Banner Announcing Ink and Clay 45 Art Exhibit - The Art of Type.

Sacred Trust: BROKEN, installation, 2019

three-part installation: ceramics, wood,

paper, ink, and clay

39 x 103.5 x 6”

Image use courtesy of the artist

Sacred Trust: BROKEN is an educational installation focusing on the extent of the nuclear weapons industry in New Mexico. This piece is part of an ongoing body of work that began in 2005 to bring awareness to the tragic environmental exploitation and degradation from this industry. Radioactivity is something that can't be identified through sight, smell, or taste, so in many instances, it is the silent enemy. Yes, there is naturally occurring radiation, but I am referring to the kind generated by the production of weapons of mass destruction. This educational body of work is a result of activism, organizing, and findings from collecting data (proof) from environmental studies of contamination in rural communities downwind and downstream from Los Alamos National Laboratory (LANL). LANL is the seat of the Manhattan Project and subsequently the blackest heart of weapons of mass destruction.

This installation demonstrates the pervasiveness of the nuclear weapons industry through mapping sites and produces a clear visual on one basic pathway of exposure to deadly toxins and radioactivity generated in the wake of this industry through simple daily household objects of plates and cups.

The map specifically identifies sites impacted by the nuclear weapons industry cradle to grave operations. The original printed map designed by Deborah Reade Designs and researched by a coalition of organizations acknowledged at the end of the statement highlights the extensive lands seized by the US Government and corrupted by private corporations for ill-gotten goods –cash, lots of it. New Mexico is the single state in the US to encompass the cradle-to-grave operations that have transformed it into a National Sacrifice Zone. From the cradle of mining and milling to research and development and transportation, then to the grave of radioactive waste disposal are identified. Depicted in the map, the dull grayish plutonium is indicated by radiating silverpoint drawings, a fine yellow mist clouds area of mining and milling, and a green ghost floats over the Trinity Test Site. The word "environmental" is etched into the plexiglass, shadowing the word "JUSTICE" that is printed across the entire map.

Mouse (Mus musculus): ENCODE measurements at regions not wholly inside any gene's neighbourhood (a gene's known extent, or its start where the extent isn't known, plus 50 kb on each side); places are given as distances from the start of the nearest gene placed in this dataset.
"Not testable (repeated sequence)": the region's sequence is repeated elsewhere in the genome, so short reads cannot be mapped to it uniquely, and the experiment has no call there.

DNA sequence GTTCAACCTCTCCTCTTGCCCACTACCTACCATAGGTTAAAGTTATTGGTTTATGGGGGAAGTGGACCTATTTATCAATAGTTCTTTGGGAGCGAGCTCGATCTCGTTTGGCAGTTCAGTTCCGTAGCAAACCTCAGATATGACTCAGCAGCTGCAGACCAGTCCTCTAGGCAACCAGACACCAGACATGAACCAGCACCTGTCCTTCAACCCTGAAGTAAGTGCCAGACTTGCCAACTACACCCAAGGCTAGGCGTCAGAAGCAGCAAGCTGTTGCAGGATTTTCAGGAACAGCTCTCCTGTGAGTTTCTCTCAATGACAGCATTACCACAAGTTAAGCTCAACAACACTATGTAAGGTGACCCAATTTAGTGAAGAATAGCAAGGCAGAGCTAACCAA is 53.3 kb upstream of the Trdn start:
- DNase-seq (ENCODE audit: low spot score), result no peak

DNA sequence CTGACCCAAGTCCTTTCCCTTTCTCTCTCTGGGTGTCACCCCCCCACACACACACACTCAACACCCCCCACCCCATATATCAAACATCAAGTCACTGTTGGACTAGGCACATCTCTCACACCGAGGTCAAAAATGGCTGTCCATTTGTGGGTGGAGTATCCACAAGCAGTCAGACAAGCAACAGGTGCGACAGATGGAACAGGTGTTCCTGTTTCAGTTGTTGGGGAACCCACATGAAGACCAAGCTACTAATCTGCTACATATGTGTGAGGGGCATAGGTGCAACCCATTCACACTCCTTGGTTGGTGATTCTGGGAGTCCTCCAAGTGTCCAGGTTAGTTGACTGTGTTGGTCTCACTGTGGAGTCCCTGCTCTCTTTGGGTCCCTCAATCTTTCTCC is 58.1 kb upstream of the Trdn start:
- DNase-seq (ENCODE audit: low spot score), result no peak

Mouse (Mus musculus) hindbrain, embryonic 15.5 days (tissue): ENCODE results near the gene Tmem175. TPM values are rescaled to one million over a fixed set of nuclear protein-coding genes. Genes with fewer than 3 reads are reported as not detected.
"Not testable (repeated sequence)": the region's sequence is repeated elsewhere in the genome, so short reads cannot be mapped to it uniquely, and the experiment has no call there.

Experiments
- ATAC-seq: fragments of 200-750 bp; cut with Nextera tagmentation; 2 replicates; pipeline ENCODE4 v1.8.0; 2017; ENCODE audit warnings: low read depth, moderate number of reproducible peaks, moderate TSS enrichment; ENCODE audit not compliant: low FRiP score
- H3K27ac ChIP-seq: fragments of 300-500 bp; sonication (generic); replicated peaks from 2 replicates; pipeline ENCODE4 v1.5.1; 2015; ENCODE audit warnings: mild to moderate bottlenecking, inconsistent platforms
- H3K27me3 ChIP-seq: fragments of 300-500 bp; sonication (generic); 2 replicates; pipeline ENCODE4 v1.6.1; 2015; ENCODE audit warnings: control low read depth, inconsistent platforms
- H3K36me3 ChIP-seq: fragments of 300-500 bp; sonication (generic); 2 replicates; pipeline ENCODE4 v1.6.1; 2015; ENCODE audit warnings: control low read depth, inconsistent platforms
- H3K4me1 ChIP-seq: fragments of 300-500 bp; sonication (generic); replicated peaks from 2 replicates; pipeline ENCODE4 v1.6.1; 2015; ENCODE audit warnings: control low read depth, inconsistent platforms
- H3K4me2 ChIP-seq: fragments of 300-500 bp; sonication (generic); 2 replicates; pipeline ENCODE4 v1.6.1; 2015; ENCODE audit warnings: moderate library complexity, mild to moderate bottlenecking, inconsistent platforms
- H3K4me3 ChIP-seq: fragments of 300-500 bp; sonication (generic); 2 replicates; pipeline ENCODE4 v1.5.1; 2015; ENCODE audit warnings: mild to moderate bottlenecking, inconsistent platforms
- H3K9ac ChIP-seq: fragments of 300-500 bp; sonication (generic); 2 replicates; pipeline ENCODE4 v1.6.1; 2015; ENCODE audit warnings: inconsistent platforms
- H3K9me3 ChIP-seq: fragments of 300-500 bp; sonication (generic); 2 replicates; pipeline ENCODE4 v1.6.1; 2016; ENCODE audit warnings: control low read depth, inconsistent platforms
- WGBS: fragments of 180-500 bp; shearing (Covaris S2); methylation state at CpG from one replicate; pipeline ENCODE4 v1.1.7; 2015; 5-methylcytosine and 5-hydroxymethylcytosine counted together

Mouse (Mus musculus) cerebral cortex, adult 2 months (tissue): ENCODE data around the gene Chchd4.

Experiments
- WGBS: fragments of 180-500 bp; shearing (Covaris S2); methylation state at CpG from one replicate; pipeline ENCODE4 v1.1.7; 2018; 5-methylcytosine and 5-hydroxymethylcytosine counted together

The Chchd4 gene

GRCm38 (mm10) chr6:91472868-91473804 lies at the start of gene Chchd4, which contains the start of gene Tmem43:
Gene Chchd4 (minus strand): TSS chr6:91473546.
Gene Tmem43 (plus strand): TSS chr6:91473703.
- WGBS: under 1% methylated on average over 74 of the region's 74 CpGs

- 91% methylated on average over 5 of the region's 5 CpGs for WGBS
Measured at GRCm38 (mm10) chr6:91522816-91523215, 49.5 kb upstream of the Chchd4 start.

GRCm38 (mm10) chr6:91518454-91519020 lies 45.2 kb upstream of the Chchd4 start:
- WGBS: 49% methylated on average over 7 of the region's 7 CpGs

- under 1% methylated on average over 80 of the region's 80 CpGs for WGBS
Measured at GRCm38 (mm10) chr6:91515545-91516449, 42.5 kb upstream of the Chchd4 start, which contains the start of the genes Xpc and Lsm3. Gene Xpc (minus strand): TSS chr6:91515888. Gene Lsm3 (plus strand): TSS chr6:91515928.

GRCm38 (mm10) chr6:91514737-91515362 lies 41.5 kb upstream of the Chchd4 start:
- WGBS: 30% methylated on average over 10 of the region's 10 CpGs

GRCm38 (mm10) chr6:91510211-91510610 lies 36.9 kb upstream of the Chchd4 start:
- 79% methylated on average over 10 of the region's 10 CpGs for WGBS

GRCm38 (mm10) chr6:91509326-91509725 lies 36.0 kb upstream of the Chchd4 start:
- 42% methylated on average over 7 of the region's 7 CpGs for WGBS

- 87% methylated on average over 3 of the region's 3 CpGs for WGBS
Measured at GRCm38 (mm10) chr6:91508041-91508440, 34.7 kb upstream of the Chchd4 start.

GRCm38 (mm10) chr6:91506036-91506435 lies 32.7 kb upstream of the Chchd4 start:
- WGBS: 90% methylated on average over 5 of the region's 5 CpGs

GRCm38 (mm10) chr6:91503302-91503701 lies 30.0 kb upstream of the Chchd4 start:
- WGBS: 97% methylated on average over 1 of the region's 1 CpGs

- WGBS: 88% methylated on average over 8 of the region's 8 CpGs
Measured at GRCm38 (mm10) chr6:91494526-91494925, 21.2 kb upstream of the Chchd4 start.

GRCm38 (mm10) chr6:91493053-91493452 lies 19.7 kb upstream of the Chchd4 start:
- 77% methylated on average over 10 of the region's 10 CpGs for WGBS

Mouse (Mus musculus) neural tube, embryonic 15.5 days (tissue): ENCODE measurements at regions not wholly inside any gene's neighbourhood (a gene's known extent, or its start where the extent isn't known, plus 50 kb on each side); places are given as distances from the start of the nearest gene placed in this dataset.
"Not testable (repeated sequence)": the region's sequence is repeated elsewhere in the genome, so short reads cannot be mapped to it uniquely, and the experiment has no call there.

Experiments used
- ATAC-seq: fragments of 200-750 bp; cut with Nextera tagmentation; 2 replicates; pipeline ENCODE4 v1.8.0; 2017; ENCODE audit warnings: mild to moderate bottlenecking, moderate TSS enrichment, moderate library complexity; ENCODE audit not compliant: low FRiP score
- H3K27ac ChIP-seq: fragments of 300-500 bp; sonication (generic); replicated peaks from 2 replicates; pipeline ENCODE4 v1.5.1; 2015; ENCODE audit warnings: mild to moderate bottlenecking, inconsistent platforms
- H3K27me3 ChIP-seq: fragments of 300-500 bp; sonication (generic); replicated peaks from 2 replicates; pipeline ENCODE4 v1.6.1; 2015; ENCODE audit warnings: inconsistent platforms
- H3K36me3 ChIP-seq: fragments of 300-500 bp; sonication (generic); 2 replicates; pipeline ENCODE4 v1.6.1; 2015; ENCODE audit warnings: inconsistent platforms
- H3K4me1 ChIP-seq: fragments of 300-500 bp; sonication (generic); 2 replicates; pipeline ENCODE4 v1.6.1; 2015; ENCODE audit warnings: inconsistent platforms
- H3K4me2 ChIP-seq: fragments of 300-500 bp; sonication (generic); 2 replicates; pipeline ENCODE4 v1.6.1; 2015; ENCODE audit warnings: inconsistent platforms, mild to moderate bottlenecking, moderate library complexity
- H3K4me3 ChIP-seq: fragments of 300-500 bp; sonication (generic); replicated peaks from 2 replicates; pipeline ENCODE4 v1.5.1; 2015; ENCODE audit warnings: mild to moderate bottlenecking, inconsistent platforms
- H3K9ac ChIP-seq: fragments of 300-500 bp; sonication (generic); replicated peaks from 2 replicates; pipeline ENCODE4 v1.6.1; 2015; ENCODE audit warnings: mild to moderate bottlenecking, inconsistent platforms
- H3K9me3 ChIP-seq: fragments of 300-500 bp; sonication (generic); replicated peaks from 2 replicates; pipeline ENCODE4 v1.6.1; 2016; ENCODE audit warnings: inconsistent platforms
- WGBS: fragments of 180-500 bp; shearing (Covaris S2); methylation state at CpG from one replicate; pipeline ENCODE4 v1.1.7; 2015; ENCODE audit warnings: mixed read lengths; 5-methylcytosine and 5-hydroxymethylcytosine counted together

The two sets of ‘dinnerware’ fundamental to a traditional potter's repertoire convey the message "NOT FOOD SAFE," indicating that the ingestion of the deadly and destructive toxic and radioactive substances are present, and, if ingested, are harmful if not deadly. In the set to the left, Trinity Test Ware: NOT FOOD SAFE, the ‘dinnerware’ is glazed to represent what is referred to as ‘trinitite,’ not to be confused with tritium, which is a radioactive isotope of hydrogen that is an essential component of every weapon in the U.S. nuclear weapons stockpile. Trinitite was the result of a layer of sand and soil being melted by the intense heat of the Trinity Test. The green color was produced by the melted iron in much the same way as in early Chinese celadon glazes. The remarkable difference is that trinitite is radioactive.

 Let Them Eat Yellowcake Ware: NOT FOOD SAFE, the yellow set to the right, is in reference to the mining and milling of uranium is extensive in northwestern New Mexico. This occurs for the most part on the indigenous lands of the Dine ́ and Pueblo Peoples. The people have been exploited by the mining industry and were exposed to the toxic and radioactive components in the uranium mines and mills. After milling the raw uranium, it was transformed into a fine bright yellow powder, thus the name yellow cake. “Let them eat yellowcake” refers to the quote by Marie Antoinette noting her indifference to the deathly suffering of “the common people.” In both sets of ‘dinnerware,’ the pathways to exposure are the same, through the most basic requirements for life: how darkly ironic. For the most part, people living self-sufficient/subsistence lifestyles of that time period were heavily reliant on the food they grew or gathered, the livestock being raised, and the animals hunted, for the water collected from rainfall and the water gathered from streams and rivers. All of these basics to life were and remain contaminated by the nuclear weapons industry and its lack of regard for the health and safety of the people and the land that supports life.

For information and how to become involved, please see the following websites:

Credits for the map Water, Air, and Land: A SACRED TRUST, please see the Concerned Citizens for Nuclear Safety


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Ink & Clay 45

Kellogg University Art Gallery, Cal Poly Pomona

August 19 - November 18, 2021

© 2020-21 Kellogg University Art Gallery

Cal Poly Pomona

The artworks filmed, photographed and presented herein were used courtesy of each participating artist, with their individual permission.


Some images used in the logo design and graphics may be from a previous year's competition.


Copyright of all artwork used or reproduced is owned by each individual artist and cannot be copied or reproduced without each artist's individual permission.

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